Saudi Arabia's delicate balancing act in the Indian Subcontinent

Saudi Arabia's delicate balancing act in the Indian Subcontinent

Against the backdrop of a recent visit by Crown Prince Mohammed Bin Salman, India can be assured that Saudi Arabia's importance as an influencer in the region is clearly not restricted to Pakistan alone.

Indian Prime Minister Narendra Modi created quite a flutter within diplomatic circles when he went out of his way breaking protocol to receive Saudi Arabia's Crown Prince Mohammed Bin Salman on his recent visit to India. In his maiden visit to India, Salman, who is also popularly referred to by his initials of MBS, touched down at the Indira Gandhi International Airport on February 19 for one day. Normally, a Prime Minister of a country does not receive a foreign dignitary at the airport and that task is delegated to a senior government official or a junior minister. Modi's gesture highlighted not only the importance that his administration bestows upon India's ties with Saudi Arabia, but also the underlying tension in the region.

The visit came in the backdrop of a super-charged atmosphere after 40 Central Reserve Police Force (CRPF) jawans were bombed in Pulwama district of Jammu and Kashmir on February 14 by Jaish-e-Mohammad, a terrorist outfit based in Pakistan. Just before visiting India, the Crown Prince had made a two-day trip to Pakistan where he had signed deals worth $20 billion for a refinery and petrochemical complex in Gwadar. His original itinerary had him travel straight to India from Pakistan before continuing eastwards to China. Though planned much in advance, given the sensitivity of the matter, MBS sought to de-hyphenate India and Pakistan by breaking the trip and returning to his native land from Pakistan before starting out for India a day later.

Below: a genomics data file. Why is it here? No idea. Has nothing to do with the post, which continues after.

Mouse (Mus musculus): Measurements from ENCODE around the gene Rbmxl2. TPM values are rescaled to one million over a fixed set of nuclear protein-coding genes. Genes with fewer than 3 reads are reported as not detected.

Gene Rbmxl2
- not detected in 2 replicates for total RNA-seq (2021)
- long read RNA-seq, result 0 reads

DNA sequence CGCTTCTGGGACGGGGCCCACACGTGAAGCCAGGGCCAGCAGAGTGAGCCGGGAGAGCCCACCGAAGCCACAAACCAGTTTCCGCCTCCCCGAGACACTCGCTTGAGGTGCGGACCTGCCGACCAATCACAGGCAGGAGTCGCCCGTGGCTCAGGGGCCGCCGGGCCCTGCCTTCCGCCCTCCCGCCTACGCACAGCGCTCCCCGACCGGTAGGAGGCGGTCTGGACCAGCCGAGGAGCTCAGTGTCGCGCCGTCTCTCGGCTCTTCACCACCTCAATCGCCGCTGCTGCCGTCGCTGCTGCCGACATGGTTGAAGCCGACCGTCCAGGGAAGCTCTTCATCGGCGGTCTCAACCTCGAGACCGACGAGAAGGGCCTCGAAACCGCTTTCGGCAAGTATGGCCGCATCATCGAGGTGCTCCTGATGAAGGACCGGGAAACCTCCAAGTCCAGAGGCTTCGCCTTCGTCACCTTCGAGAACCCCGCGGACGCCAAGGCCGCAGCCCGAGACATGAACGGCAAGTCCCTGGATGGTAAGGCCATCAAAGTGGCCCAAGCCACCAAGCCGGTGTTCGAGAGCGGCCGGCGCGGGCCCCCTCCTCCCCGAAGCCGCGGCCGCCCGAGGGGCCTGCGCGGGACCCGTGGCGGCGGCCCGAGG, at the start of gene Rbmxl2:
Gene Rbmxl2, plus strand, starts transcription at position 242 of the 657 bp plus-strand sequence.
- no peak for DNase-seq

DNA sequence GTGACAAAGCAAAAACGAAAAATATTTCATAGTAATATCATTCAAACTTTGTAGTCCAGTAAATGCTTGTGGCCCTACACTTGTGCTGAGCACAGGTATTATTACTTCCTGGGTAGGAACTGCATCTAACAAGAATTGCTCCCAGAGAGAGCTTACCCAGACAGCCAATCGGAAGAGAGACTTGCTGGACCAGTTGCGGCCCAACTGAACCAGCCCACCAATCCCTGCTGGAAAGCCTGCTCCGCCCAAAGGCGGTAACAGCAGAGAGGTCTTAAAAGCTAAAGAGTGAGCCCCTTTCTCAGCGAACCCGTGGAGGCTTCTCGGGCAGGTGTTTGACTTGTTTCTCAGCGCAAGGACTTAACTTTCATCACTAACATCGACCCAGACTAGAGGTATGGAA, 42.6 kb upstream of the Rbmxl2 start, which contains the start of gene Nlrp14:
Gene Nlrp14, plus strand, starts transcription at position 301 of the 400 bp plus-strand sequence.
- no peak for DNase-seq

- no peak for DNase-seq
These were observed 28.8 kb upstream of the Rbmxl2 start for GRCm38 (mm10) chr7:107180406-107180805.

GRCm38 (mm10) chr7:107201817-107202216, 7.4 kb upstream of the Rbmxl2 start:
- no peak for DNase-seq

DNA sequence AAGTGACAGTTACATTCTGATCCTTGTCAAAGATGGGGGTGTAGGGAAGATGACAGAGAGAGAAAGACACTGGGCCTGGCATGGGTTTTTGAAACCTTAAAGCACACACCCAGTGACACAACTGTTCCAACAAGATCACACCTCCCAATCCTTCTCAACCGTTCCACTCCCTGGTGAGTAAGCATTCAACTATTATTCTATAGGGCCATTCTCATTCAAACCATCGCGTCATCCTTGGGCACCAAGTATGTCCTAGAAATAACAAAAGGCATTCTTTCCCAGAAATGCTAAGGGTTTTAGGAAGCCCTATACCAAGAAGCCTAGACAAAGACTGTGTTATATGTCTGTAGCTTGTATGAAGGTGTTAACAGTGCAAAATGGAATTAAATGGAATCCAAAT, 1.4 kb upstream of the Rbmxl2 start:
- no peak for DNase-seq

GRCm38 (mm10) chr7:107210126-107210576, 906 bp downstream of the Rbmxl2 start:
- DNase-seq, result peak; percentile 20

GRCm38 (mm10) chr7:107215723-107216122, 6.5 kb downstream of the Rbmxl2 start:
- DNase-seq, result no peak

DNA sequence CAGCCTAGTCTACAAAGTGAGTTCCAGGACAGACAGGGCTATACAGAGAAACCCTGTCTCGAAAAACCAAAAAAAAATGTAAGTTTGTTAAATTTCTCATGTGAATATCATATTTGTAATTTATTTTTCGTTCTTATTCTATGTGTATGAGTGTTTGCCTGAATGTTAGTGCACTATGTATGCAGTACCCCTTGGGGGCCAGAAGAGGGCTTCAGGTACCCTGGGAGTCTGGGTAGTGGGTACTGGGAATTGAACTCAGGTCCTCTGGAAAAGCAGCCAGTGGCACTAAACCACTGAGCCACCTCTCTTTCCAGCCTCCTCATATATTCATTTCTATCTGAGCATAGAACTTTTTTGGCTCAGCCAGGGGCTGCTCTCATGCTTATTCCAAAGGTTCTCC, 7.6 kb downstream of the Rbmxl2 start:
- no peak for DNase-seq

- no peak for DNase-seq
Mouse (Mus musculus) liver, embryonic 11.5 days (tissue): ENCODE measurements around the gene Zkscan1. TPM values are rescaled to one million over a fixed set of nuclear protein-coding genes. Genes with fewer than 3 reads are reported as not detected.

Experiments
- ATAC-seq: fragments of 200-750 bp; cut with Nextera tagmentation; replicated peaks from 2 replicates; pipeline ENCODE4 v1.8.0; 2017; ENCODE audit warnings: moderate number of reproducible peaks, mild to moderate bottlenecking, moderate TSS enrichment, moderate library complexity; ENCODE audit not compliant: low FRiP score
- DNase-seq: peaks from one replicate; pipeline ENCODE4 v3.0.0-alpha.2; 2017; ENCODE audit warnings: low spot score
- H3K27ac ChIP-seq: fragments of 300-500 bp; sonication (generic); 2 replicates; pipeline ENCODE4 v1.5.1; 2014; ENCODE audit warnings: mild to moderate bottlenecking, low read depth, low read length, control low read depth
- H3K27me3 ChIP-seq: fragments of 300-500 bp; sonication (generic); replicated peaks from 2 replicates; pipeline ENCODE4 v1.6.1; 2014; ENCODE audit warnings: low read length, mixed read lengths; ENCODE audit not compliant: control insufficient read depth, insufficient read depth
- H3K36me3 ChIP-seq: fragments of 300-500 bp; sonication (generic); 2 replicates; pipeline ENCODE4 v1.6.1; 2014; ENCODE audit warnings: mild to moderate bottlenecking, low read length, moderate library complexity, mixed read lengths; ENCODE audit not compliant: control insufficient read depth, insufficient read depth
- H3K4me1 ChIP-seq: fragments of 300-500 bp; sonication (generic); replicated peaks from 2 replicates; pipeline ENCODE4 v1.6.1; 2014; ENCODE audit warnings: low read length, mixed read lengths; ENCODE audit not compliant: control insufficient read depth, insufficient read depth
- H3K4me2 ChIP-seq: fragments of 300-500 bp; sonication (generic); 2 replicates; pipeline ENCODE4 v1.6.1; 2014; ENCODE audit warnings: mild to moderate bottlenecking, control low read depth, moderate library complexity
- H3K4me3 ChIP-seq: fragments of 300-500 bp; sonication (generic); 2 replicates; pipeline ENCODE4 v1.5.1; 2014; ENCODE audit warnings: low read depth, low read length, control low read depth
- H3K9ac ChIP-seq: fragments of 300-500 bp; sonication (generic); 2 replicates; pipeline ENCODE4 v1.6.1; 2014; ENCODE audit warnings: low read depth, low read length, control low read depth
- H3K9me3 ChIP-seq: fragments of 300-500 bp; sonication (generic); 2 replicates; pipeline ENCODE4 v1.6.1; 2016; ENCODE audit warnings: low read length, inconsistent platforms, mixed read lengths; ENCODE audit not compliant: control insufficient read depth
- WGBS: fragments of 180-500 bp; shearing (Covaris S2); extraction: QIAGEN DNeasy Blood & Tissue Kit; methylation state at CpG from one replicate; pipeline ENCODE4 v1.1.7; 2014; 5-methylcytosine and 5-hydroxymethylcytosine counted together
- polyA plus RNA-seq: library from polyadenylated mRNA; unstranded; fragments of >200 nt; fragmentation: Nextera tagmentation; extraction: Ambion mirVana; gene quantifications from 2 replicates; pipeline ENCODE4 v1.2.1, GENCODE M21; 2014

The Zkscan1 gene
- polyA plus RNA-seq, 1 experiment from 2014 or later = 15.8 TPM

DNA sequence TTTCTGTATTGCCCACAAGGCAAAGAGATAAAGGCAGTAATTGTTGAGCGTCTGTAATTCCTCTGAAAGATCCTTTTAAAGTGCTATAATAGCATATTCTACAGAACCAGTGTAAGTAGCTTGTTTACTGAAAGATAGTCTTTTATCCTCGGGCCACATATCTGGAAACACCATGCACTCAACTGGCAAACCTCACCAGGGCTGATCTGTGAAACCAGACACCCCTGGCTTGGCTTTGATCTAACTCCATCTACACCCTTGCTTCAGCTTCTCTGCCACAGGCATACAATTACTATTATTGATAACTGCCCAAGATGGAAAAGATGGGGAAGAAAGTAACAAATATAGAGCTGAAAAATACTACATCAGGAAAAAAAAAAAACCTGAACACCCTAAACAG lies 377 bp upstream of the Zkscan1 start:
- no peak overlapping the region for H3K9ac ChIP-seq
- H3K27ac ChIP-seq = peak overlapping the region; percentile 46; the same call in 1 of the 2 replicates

It is this policy of de-hyphenation or treating India and Pakistan as standalone entities with no bearing on each other, that makes Saudi Arabia a friend of both countries and an enemy to none. It has held firm even at a time when Indo-Pakistan relations are at their lowest point in more than a decade. As two Islamic nations, Saudi Arabia and Pakistan are traditionally close to each other. Saudi Arabia has for long been among Pakistan's main patrons helping it out financially for the security that the Pakistan Army provides to the royal family.

That has, however, never come in the way of its ties with India. Accounting for 19 per cent of India's crude imports, Saudi Arabia is India's largest and most trusted oil supplier. With bilateral trade worth $28 billion, Saudi Arabia is India's fourth-largest trading partner and India is its fourth-largest market for exports. Further, there are more than 2.7 million Indians working in Saudi Arabia.

Clearly, both need each other and cannot afford to displease one another. The strength of the economic ties, or rather the inter-dependence of it, has resulted in greater cooperation between the two countries on a host of mutually important matters including global terrorism. While condemning the Pulwama terrorist attack of February 14, MBS said terrorism and extremism were a common threat for the two countries. Further, in the joint statement, Pakistan was mentioned twice, and for the first time in 13 years, when MBS praised the Indian Prime Minister for his consistent efforts to have friendly relations. In another significant diplomatic shift in Saudi Arabia's position, the Crown Prince, on India's behest, also stressed on the need to create conditions necessary for the resumption of a comprehensive dialogue between Indian and Pakistan.